The spring campaign on the Potomac is about to open. The hopes of our army are buoyant, its spirit high, its courage undaunted, its condition admirable. Every man depends upon himself, has confidence in his officers, and knows that he will be sustained by his comrades. They have a General who has never sustained a defeat, and an enemy whom they have never met but to conquer. They are one and all, officers and men, impressed with the belief that the Yankees are about to make their final effort, and that if they fall they will no longer have anything more to fear from them. They are eager for the commencement of active operations, and impatient of the unavoidable delay.
On the other hand the Yankees will open the campaign with a much smaller comparative force than they have been accustomed to. With all their boasting, and all their lying, we are confident that they will not greatly outnumber Gen. Lee when the hour for action shall have arrived. They cannot add greatly to Grant's force without detracting greatly from the force of some other General, a plain proof that their resources are on the wane, if not already approaching the point of exhaustion. At what point soever of Gen. Lee's line—in front, in flank, or in rear—they may make a demonstration, they will most assuredly be met with forces very nearly equal to their own, and we do not believe it possible for a Yankee force however well commanded and appointed, to beat an equal force of Confederates, let them be appointed and commanded as illy as they may. The chances are therefore vastly in our favor, and there is but one circumstance which renders their chances as good as they were when the campaign of 1863 opened.
That circumstance is the possession of a General superior to any they have ever yet had. That Grant is a man of far more energy and ability than any that has yet commanded the army of the Potomac, cannot be denied. But, then, what sort of men have commanded it? The imbecile McDowell, the lying charlatan McClellan, the low, brutal, boasting poltroon Pope, the murdering coward Burnside, the drunken braggart Hooker, the timid, but gentlemanly Meade. That Grant is a much superior leader to all these, cannot be denied. And yet, it may be denied that he is a great General, since he has never done anything to prove that he is so. Let us see what he has done. We first hear of him at Belmont, where he was signally defeated and driven to his boats by Gen. Polk, and whence get dated a lying bulletin claiming the victory. He next appears before Fort Donelson, where, with eighty full regiments, an enormous fleet, and every advantage that a vast superiority in arms and equipments could give them, he contrived, after a desperate conflict of three days, in which the Confederates were uniformly victorious, to capture the place with 7,000 out of a garrison originally but 11,000 strong, having himself lost fully as many men as were in the fort.—A few weeks after, with forces not more than one-third as strong as his own, he was attacked by Sydney Johnston at Shiloh and routed so completely that, had not that great leader been killed, his whole army would have been destroyed. When reinforced by Buell, and while one-half the Confederate army was dispersed in search of plunder among the tents of the Yankees which they had captured, he attacked Beauregard, and was repulsed in every attempt. With 100,000 men, and the most powerful fleet that had ever been seen upon any river in the world, he captured Vicksburg, after a trial of six months, solely through the incompetence of the commander, who had but 27,000 men, and divided them in such a way as to present on the battle-field but a fourth of fifth of the enemy's force, and who persistently disobeyed every order given him by his superior—Gen. Johnston. At Missionary Ridge, he was enabled to fall on Gen. Bragg with an army three or four times as numerous as his own. Repulsed in the pursuit by General Cleburne, he never afterwards dared to make a movement in front, feeling himself as much overawed in the presence of Gen. Johnston as Anthony was in that of Cæsar.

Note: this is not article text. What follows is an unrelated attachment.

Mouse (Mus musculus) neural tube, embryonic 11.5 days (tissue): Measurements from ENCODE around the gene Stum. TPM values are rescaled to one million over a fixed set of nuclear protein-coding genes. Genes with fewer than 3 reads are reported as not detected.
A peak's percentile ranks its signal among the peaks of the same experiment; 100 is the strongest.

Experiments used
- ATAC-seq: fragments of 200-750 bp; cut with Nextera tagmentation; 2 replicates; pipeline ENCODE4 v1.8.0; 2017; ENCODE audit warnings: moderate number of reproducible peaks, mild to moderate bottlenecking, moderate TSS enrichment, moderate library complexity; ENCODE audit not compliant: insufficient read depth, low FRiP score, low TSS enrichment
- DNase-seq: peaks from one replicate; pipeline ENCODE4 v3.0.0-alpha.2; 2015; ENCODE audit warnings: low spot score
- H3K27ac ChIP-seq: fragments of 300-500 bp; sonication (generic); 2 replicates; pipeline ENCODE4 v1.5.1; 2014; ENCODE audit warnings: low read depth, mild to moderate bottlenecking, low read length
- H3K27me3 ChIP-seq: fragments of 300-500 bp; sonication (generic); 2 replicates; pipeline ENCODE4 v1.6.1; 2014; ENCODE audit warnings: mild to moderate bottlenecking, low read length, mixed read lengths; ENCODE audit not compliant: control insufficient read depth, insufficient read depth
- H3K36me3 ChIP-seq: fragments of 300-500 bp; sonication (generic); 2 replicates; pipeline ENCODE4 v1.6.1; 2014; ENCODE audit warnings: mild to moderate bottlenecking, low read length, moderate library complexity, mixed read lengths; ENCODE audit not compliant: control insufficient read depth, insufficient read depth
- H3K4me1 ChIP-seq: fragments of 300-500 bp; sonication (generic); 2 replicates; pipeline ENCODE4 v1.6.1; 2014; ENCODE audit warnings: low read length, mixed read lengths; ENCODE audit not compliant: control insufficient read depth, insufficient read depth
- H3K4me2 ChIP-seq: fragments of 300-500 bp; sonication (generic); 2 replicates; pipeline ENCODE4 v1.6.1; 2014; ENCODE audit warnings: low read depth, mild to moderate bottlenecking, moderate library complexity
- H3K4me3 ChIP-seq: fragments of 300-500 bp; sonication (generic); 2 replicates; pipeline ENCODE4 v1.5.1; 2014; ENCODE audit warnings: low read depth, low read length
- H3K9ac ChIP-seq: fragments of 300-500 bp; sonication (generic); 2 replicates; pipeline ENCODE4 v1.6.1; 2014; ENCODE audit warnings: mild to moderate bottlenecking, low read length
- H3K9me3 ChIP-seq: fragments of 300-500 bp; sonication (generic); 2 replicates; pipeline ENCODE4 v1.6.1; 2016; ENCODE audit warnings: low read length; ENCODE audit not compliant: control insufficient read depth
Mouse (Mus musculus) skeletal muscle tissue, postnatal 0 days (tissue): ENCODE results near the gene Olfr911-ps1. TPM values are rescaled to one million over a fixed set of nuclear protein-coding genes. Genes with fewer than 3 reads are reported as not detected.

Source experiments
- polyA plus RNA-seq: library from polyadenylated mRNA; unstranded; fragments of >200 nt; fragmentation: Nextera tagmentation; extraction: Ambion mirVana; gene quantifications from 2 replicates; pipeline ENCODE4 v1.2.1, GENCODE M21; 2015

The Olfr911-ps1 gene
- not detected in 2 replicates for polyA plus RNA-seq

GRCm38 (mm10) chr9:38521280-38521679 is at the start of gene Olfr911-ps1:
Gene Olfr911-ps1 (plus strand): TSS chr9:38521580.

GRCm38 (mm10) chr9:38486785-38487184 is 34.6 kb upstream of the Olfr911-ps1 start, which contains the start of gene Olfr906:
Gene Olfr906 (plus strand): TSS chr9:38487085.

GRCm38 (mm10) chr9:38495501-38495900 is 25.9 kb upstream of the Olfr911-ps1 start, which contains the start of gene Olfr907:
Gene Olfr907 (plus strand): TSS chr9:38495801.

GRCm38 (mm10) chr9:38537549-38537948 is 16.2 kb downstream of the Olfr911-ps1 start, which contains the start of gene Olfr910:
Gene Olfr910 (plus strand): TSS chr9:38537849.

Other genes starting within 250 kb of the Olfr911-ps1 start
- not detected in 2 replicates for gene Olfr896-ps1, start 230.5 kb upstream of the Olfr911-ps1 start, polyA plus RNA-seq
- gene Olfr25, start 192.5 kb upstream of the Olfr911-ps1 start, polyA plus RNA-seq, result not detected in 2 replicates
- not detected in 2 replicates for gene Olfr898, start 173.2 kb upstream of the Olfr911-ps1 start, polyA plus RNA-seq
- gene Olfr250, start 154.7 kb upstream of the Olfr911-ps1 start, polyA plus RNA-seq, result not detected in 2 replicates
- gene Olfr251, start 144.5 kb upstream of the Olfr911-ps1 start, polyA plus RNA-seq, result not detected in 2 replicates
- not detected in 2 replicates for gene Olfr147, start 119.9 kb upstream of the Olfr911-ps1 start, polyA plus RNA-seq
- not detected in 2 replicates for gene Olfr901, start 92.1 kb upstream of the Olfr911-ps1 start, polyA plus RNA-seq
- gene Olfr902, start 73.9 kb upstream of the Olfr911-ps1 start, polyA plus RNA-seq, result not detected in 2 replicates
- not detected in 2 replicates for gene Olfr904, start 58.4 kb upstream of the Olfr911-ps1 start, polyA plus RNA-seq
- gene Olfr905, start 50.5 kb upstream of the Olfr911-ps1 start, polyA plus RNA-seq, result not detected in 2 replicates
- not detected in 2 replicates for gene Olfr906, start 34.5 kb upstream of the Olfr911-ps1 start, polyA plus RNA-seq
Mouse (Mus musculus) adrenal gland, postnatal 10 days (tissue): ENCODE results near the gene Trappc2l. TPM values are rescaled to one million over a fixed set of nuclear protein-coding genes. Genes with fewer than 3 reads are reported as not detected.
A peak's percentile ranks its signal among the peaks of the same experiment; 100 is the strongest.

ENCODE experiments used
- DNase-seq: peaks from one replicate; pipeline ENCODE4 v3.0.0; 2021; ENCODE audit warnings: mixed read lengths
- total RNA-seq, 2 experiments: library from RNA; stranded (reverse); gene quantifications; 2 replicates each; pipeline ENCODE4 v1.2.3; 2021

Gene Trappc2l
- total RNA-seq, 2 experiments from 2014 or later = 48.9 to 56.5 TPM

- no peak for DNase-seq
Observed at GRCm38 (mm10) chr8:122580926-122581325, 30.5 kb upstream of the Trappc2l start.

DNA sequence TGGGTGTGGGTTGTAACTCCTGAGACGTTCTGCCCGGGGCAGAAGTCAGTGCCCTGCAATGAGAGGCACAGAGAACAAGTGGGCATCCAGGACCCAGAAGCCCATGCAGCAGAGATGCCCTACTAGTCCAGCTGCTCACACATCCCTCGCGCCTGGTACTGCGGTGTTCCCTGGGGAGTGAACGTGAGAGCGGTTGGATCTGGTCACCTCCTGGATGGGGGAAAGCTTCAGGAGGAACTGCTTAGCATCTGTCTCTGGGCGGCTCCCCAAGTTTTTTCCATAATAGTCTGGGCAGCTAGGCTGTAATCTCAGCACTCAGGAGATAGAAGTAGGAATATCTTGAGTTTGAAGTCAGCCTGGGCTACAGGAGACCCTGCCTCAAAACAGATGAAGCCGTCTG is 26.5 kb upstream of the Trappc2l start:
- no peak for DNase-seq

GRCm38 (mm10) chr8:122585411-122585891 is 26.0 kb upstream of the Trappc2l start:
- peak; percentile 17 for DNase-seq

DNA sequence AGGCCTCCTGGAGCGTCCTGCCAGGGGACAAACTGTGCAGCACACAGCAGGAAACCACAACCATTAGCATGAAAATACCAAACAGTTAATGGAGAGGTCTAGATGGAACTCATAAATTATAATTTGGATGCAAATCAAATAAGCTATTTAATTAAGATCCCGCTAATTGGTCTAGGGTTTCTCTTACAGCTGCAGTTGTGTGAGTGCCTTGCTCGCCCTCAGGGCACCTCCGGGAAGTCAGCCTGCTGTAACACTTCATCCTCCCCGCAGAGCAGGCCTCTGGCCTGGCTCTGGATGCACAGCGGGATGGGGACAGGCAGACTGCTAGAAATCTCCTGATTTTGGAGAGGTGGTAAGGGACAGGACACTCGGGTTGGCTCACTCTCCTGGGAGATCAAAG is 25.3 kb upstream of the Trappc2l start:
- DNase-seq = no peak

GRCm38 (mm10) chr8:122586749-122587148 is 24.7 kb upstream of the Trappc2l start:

Such is the man with whom Gen. Lee has to contend, and such his career. His performances bear no comparison whatever to those of Gen. Lee. He has hitherto succeeded by dint of brute force. He has always had vastly superior numbers when he has been victorious. The man who, with small numbers and weak resources, contrives to perform mighty deeds, is the great General. Such is not Grant, and such is General Lee. The latter has always fought against immense odds, and has always been victorious. Trust, the Yankees tried to claim a victory at Sharpsburg; but the very fact that they were unable to pursue, and that they made no demonstration for three months after, proves that the claim, was false. They claimed a mighty victory, too, at Gettysburg; yet it paralyzed them for nearly a year. Gen. Lee now, for the first time, fights with numbers somewhat on an equality. —Can there be any doubt about the result?—For our part, all we are afraid of is that our troops are too full of confidence.